- Homebound status: was it confirmed correctly at SOC? Did t home health team utilize the patient-stated goal to drive the plan of care?
- Were the right disciplines added at SOC/ROC?
Examples may include:
- Occupational therapist ordered for respiratory and COPD cases
- Physical therapy for functional issues, falls risk, and safety concerns
- Nursing for medication management, pain, self-management education needs
- A medical social worker for depression counseling or family conflict resolution
- Home health aides or other ancillary staff ordered to support care practice
From the findings of your internal LUPA review process, first, analyze your results and identify whether the LUPA could have been avoided. Second, investigate trends in avoidable versus unavoidable LUPA cases. Finally, start developing processes to correct avoidable LUPAs and begin educating your staff on these best practices for care.
STEP TWO: Know the Impact of 30-day Periods of Care
It’s imperative to begin thinking about the management of PDGM visit utilization in 30-day periods of care. For example, for LUPA visits of two or less in a second 30-day period, determine if this low visit count is impacting clinical outcomes. Then consider how moving those one or two visits into the first 30-day period would impact the patient’s outcomes. Certainly, it is possible that the first 30-day care plan with additional visits might produce better outcomes. In this case, the second 30-day period may not be needed and will not transform into a LUPA.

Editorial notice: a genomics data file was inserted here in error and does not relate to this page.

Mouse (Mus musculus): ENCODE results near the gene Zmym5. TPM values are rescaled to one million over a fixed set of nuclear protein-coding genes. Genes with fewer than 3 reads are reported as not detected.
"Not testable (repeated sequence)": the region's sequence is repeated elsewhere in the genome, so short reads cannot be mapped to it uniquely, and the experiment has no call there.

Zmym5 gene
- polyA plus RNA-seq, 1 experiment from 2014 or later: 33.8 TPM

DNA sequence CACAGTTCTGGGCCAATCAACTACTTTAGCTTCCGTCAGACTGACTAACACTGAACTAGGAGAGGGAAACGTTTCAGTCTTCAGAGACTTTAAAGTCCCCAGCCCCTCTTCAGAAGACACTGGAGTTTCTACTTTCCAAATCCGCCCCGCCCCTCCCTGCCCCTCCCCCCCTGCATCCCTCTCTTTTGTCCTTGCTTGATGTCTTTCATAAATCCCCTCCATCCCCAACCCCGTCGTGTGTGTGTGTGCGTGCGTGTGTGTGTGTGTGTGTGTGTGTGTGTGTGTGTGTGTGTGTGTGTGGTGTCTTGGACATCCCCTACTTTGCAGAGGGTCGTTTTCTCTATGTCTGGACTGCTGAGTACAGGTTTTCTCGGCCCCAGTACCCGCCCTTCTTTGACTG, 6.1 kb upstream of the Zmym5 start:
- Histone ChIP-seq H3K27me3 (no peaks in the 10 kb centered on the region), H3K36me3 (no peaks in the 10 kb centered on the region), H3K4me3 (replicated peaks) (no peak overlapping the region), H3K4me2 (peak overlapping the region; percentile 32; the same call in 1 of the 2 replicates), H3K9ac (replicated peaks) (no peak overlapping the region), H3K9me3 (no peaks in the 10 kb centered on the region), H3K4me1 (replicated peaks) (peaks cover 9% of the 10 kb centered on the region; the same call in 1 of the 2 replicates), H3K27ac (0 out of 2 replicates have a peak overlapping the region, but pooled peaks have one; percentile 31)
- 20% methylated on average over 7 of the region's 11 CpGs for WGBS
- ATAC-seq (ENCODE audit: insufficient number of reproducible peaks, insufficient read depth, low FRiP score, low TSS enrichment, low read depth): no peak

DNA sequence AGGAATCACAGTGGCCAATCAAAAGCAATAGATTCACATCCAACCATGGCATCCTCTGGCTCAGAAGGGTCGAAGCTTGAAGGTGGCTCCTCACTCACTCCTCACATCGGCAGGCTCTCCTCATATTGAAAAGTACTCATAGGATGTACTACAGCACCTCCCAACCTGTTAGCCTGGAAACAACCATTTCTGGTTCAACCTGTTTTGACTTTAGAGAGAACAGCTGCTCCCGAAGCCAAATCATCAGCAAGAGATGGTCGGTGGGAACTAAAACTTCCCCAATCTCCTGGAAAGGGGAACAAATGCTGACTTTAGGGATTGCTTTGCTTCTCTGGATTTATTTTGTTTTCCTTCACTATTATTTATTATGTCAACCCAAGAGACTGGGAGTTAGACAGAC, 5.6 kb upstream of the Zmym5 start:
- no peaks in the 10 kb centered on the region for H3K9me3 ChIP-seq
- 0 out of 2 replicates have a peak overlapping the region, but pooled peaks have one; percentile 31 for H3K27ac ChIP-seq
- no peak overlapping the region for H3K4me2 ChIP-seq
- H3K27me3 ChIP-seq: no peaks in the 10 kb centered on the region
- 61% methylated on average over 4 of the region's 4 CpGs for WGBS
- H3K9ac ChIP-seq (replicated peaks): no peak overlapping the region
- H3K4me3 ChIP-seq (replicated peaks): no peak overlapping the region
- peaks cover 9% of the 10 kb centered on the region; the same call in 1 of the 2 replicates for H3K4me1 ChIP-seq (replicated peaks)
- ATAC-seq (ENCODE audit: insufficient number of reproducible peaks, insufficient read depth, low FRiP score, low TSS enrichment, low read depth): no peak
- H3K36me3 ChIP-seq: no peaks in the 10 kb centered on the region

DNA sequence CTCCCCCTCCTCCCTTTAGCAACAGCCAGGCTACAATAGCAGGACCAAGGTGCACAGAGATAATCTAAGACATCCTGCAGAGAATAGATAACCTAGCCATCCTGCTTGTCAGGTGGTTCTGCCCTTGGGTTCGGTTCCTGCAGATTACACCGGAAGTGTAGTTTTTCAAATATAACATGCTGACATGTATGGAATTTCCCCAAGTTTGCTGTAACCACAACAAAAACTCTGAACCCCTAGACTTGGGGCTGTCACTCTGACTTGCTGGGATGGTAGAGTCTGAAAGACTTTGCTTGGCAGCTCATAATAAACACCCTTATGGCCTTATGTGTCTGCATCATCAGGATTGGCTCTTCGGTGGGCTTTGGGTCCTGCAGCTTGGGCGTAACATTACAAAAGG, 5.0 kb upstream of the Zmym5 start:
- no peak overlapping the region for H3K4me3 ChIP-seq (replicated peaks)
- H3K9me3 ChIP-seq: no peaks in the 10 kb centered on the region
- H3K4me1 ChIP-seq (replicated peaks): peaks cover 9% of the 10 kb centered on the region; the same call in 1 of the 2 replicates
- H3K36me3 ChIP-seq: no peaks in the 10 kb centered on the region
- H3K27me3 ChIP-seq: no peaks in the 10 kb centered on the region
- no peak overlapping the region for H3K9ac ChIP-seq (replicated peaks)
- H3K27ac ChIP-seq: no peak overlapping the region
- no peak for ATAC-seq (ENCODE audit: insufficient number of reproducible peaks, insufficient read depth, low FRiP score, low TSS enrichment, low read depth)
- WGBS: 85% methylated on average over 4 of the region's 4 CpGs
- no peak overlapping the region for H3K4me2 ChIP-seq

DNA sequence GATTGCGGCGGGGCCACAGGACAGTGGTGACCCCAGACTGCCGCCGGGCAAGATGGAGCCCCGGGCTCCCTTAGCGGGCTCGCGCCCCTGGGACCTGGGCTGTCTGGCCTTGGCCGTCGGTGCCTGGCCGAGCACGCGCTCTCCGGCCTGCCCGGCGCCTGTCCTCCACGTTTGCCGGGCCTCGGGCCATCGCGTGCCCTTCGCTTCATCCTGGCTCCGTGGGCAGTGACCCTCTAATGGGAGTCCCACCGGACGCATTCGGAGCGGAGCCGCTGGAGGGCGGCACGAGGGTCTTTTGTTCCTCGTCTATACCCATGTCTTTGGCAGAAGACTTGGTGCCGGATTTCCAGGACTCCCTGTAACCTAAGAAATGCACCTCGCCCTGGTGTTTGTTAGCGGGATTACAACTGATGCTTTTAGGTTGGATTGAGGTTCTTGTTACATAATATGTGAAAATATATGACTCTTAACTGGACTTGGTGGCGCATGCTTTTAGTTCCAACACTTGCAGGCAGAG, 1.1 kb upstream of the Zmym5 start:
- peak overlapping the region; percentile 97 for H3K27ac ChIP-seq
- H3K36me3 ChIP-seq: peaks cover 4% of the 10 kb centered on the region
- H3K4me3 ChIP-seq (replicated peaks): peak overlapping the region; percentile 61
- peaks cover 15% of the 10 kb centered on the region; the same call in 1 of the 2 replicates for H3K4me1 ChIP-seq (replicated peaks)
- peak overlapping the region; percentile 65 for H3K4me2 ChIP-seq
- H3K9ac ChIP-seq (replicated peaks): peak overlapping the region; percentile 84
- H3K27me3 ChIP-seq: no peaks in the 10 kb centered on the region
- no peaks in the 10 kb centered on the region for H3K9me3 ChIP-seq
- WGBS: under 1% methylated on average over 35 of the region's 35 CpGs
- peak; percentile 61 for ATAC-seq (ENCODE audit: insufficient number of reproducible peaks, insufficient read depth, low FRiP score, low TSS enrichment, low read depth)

One way to analyze your risk for LUPAs within the second 30-day period would be to look at your organization’s 2017 data. First, compare previous data with what it may look like in the new payment model with the use of a LUPA threshold calculator. This will give insight into which 30-day periods and what types of episodes would fall into LUPA categories in a PDGM environment. Moreover, this type of impact analysis can help agencies understand what their strengths and weaknesses are moving forward. Sometimes a LUPA is inevitable. So, it is important to consider the big picture as you think about your 2020 case-mix strategy.
Preparation, Education, Documentation
Under PDGM, with a 30-day period to assess and treat a patient efficiently, we should front-load these patients with three visits in the first seven days of care. Similarly, organizations should utilize a comprehensive SOC assessment to determine the need for additional disciplines and obtain orders quickly to support the patient’s needs. If remote patient monitoring is available, this will also be a vital tool to help manage the 30-day period.
You must prepare and educate your staff. In addition to the new LUPA threshold in home health, there are other changes under the new payment model. For instance, make your staff aware of what behavioral adjustments are meant to correct. Schedule education sessions that teach the importance of accurate primary diagnoses and appropriate grouping. Invest in coding education or outsource your PDGM home health coding and OASIS assessments.
The Keys to Managing LUPAs
Managing LUPAs amounts to the following:
Case management remains central, and seamless collaboration and communication have never been more important. Effective management of LUPA episodes has always been a challenge and in the PDGM world, it just got trickier! One of McBee’s expert consultants, Laurie Salmons takes a deep dive into understanding the LUPA home health impact. Read the full article here, in HomeCare Magazine.